It sounds like you're considering the "nuclear option" for managing your credit card debt. In a word, don't.
It's tempting to bury your head in the sand and hope that your money troubles go away. However, there's no telling how a particular bank will react to your situation. The best thing you can do if you know you're not going to be able to pay your bills is to communicate with your lenders.
Every credit card issuer runs some kind of hardship program for cardholders in your situation. Some are more generous than others, and every bank will change their offer depending on your customer history, your projected income, and a host of other factors.
In a best case scenario, your lender can qualify you for a kind of balance transfer offer that will require you to close your existing account. In exchange, you'll get an extended period to pay down your debt at a very low APR, but with no charging privileges. That means your monthly minimum payment could end up a fraction of what you're paying now.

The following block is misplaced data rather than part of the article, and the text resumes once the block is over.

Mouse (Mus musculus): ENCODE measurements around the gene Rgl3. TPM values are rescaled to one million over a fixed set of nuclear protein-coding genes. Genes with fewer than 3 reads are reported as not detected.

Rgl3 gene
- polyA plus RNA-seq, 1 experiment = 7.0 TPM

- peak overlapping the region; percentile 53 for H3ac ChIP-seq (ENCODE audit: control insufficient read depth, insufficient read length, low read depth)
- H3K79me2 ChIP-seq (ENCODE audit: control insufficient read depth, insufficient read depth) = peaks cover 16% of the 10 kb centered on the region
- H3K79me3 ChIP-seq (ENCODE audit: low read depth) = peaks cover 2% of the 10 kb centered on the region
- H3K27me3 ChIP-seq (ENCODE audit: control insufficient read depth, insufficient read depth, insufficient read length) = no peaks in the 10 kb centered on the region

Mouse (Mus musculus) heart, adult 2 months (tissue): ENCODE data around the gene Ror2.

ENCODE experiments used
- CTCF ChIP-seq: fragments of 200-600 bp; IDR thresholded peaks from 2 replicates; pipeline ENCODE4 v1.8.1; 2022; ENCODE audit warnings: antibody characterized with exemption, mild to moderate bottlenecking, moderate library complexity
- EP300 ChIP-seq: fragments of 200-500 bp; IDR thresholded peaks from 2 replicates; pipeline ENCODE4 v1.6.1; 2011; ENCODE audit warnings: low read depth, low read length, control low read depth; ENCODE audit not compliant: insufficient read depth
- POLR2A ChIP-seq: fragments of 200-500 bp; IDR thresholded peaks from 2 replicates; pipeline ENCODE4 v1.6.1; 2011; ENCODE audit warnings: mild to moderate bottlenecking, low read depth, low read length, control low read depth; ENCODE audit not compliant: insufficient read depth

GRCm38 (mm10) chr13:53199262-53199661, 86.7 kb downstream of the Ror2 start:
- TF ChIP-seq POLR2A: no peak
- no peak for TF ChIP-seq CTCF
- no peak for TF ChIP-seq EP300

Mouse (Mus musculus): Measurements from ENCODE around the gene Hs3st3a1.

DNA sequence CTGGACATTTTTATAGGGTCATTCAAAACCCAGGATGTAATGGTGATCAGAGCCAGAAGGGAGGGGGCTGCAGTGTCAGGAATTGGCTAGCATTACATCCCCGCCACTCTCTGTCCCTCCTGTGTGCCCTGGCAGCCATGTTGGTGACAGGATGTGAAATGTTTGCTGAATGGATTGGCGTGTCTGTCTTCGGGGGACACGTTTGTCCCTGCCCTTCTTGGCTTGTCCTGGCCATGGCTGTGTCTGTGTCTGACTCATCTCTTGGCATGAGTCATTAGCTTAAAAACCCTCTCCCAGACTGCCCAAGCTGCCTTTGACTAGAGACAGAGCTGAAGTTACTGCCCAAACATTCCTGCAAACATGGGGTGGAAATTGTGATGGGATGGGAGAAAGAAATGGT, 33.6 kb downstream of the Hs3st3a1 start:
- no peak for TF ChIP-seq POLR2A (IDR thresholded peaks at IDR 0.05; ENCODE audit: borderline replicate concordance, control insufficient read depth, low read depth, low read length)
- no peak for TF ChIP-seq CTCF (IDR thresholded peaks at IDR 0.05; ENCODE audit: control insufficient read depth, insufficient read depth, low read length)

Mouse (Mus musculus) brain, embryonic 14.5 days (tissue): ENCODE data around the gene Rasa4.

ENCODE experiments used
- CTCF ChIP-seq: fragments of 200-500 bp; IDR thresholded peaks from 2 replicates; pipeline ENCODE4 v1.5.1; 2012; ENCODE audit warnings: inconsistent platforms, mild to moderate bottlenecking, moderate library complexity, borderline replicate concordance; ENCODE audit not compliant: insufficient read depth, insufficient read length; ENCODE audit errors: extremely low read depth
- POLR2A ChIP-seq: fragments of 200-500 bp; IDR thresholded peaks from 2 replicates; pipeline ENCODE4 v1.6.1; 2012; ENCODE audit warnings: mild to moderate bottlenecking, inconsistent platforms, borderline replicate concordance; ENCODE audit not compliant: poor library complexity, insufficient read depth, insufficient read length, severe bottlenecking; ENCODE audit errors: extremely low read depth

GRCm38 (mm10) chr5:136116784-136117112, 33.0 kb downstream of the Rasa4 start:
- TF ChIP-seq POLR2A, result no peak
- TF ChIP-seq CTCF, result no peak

A few things will happen while you're on this type of program:
- Other credit card issuers may scale back your credit limits.
- Your credit score will drop, since your hardship account will report either as being closed or at 100 percent utilization.
- You won't qualify for most instant approval credit card offers.
However, these effects are small change compared to the impact of your account racking up multiple missed payment or going into delinquent status.
You've also probably heard stories about credit card companies willing to settle out accounts for a fraction of the balance due. This happens, but it's rare. More to the point, it usually happens only at the very final moment before your bank decides to sell the right to collect on your account to a third party debt buyer. By this time, the damage to your personal credit will overwhelm any perceived savings you achieve by paying out a smaller lump sum.
Requesting a hardship extension from your credit card company sounds embarrassing, but don't worry. Most banks train special customer service teams to offer compassion and empathy when you call. If yours doesn't, at least the call will be short. Either way, it's far better to make arrangements with your credit card issuer now than to take your chances on third party debt buyers who may use aggressive collection tactics or even lawsuits to more of your money than you currently owe.
- I need to pay off a line of credit and a couple credit cards. What's the best way -- balance transfers or loan or just pay off one at time?
- I recently became disabled, but I have credit card debt. What are my options?
- In case of my death, is there anything out there that would pay off my loans and credit card debt?